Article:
The successes of early workplace technology adopters creates a framework for other organizations to follow.

What early adopters of workplace technology can teach us about the future of work

Every major trend has its first major early adopters, and the shift toward embracing modern workplace technology is no different. Input from over 1,100 organizations responding to JLL Global Research’s Future of Work Survey suggest members from notable industries are positioning themselves to take an aggressive stance toward workplace technology adoption over the next three years.

According to the survey, the technologies that organizations are choosing to adopt by 2025 include remote working solutions, automation systems, environmental controls, touchless access, occupancy sensors, and portfolio data tools.

Some industries, like aerospace and defense, have and will continue to make investments in workplace technology. Others, like e-commerce and real estate, have drastically re-tooled their short-term strategy to facilitate technology adoption.

Let’s dig deeper into why some industries are pivoting so strongly to modernize, digitize, and hybridize their operations. These takeaways showcase how organizations can proactively respond to the new challenges created by increasingly technology centric workplaces.

Measuring the workplace should include measuring how people use it

As hybrid models catch-on and more employees have begun to return to the office, it’s become clear to members of the corporate real estate industry that they need a new way of measuring workplace performance. Since it’s not a given that the office will be full every day, knowing the number of seats or working spaces is no longer sufficient to inform strategies.

It’s clear the future of work is more relationship oriented than ever before. Decision-makers need to know who is in the office, when, and how they are using it. So do their co-workers and collaborators. Preferably, this information is delivered in real-time. Even better if those updates are delivered in a digestible format like a mobile app.

Members of the real estate industry are responding to these gaps in their data collection capabilities by leveraging new workplace technologies. Innovations in hybrid workplace platforms, occupancy sensors, touchless access, and digital infrastructure are among the many solutions the industry is expected to widely embrace over the next three years.

Expect sustainability demands for all workplaces to increase

Energy consumption is expected to increase as companies scale larger and embrace more technology solutions. That means organizations will need to focus on ramping up their sustainability strategy to offset the increased usage.

Nowhere is that burden felt more acutely than in the data center industry. With more companies turning to the cloud to offset their own energy and space usage, that burden is then being passed on directly to the data center companies that host their networks.

The ability to monitor environmental data and identify potential operational improvements has always been a must-have workplace capability in the data center industry. The sudden jump in planned technology adoption through 2025 is less likely a reflection of a new embrace of workplace technology and more a necessity of scale.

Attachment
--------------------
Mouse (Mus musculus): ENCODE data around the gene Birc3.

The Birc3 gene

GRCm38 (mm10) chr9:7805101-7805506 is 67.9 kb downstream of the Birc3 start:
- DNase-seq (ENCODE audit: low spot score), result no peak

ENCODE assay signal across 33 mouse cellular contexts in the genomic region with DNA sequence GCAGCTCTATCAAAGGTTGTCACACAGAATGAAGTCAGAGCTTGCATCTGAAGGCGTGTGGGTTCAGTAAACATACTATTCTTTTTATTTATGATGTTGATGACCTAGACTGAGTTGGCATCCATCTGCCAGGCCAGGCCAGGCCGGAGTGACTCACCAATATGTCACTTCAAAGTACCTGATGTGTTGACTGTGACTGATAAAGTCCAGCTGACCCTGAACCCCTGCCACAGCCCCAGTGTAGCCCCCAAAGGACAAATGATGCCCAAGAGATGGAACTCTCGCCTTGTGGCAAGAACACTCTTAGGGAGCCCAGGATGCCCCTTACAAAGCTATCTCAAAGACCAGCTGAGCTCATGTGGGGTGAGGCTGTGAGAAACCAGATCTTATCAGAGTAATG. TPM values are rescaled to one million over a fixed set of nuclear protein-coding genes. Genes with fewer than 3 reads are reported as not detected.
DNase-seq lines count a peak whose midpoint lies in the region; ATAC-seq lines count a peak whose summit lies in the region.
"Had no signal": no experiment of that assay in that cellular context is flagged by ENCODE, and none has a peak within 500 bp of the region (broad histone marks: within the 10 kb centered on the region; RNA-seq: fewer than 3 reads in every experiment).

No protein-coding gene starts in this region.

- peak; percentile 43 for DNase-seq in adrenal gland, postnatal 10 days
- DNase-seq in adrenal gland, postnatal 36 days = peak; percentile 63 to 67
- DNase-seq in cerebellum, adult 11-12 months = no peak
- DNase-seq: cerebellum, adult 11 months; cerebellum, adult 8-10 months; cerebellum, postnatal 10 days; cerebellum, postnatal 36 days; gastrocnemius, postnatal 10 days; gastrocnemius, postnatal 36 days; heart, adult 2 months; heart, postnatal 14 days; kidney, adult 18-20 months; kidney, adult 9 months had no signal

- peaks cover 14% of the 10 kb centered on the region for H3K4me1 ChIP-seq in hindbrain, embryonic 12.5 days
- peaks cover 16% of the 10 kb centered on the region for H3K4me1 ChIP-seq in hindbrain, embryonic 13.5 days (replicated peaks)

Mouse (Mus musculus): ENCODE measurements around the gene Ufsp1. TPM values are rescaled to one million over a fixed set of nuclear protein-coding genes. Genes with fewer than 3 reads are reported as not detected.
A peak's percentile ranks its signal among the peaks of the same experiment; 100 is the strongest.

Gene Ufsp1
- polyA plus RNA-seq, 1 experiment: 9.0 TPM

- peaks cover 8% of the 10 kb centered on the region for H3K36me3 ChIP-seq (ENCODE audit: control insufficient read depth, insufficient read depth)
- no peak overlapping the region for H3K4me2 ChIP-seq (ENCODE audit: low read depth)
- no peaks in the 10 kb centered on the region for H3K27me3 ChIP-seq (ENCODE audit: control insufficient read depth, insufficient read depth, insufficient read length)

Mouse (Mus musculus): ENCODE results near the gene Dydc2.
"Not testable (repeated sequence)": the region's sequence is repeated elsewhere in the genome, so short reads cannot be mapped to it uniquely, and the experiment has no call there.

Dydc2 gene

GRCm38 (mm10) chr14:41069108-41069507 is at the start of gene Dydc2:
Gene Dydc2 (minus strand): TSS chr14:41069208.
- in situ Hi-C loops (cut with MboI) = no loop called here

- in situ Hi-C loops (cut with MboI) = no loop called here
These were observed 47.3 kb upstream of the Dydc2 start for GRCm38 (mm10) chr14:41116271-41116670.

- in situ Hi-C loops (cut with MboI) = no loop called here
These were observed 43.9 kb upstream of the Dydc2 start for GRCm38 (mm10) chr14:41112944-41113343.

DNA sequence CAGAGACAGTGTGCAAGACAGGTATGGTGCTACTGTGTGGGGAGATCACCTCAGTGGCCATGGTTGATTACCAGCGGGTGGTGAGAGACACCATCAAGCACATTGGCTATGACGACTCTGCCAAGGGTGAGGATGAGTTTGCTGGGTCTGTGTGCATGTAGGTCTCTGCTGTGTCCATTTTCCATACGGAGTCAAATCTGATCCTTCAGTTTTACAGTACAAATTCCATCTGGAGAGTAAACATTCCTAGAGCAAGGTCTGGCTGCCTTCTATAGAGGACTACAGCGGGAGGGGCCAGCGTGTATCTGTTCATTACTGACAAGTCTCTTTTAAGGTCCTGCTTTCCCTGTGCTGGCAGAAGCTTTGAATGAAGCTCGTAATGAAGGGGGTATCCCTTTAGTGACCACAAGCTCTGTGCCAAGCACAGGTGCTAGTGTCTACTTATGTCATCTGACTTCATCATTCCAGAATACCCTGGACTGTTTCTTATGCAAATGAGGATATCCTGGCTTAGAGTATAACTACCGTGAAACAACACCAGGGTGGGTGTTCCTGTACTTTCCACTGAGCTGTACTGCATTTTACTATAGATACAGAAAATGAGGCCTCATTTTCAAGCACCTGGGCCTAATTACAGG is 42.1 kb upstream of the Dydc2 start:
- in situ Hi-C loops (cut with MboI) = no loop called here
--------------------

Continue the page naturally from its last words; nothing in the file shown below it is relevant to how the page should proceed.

Beyond data centers, there’s heightened pressure on all companies to embrace more sustainable operations to help make their workplaces more attractive to top talent. A majority of Millennial and Generation Z job seekers have suitable business practices at the top of their list of qualities they prefer in an employer.

Employee experience should stay consistent across varied workplaces

E-commerce organizations are scaling to thrive in a world where far more people work from home. To meet their customer’s demands and stave off competition from other online retailers, companies are developing “last-mile” infrastructure to ensure their customers receive their purchases in a secure, prompt manner.

Organizations are expanding their industrial CRE portfolio quickly to meet these logistical challenges. They are planning to leverage CRE data platforms, automated facilities management, and tools for analyzing portfolio performance to help them accomplish their goals.

The demand for “last mile” logistics is also prompting companies to expand their definition of the workplace. This means new challenges as their logistics employees will expect to receive the same considerations as peers working in office environments.

Companies will rely on workplace experience tools to ensure their people are working in safe, productive spaces, regardless of whether they are in offices or warehouses. Wellbeing and connectivity solutions play a role in keeping every member of the “last mile” logistics workforce motivated and engaged.

The rise of e-commerce has similarly been a boon for existing warehouse and logistics firms as they seek to expand while maintaining the same employee performance and workplace experience. These organizations are racing to adopt the same CRE technologies and approaches as their e-commerce partners as they expand their capabilities for storing, moving, and delivering greater volumes of retail goods.

Organizations can still prepare for the future of work

Multiple, large-scale paradigm shifts are unfolding around how people are spending their working hours. Want more information about the technologies that can help position your organization for success?

In JLL’s 2022 report, Innovation and technology in the hybrid age, CRE experts break down the tools best suited to enable hybrid work, walk through the steps of successful technology transformation, and show how to build an implementation roadmap.